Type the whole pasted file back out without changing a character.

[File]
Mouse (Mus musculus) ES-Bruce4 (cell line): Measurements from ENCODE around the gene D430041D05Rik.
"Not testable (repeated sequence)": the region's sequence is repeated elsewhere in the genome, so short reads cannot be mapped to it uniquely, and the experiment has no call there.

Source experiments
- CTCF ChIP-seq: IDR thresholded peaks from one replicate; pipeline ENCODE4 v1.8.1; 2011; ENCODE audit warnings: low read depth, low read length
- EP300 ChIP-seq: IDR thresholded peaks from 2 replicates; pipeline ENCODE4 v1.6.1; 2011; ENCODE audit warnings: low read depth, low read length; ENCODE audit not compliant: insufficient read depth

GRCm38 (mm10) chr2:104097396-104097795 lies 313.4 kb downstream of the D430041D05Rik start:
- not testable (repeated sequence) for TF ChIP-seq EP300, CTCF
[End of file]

Mouse (Mus musculus) ES-Bruce4 (cell line): Measurements from ENCODE around the gene D430041D05Rik.
"Not testable (repeated sequence)": the region's sequence is repeated elsewhere in the genome, so short reads cannot be mapped to it uniquely, and the experiment has no call there.

Source experiments
- CTCF ChIP-seq: IDR thresholded peaks from one replicate; pipeline ENCODE4 v1.8.1; 2011; ENCODE audit warnings: low read depth, low read length
- EP300 ChIP-seq: IDR thresholded peaks from 2 replicates; pipeline ENCODE4 v1.6.1; 2011; ENCODE audit warnings: low read depth, low read length; ENCODE audit not compliant: insufficient read depth

GRCm38 (mm10) chr2:104097396-104097795 lies 313.4 kb downstream of the D430041D05Rik start:
- not testable (repeated sequence) for TF ChIP-seq EP300, CTCF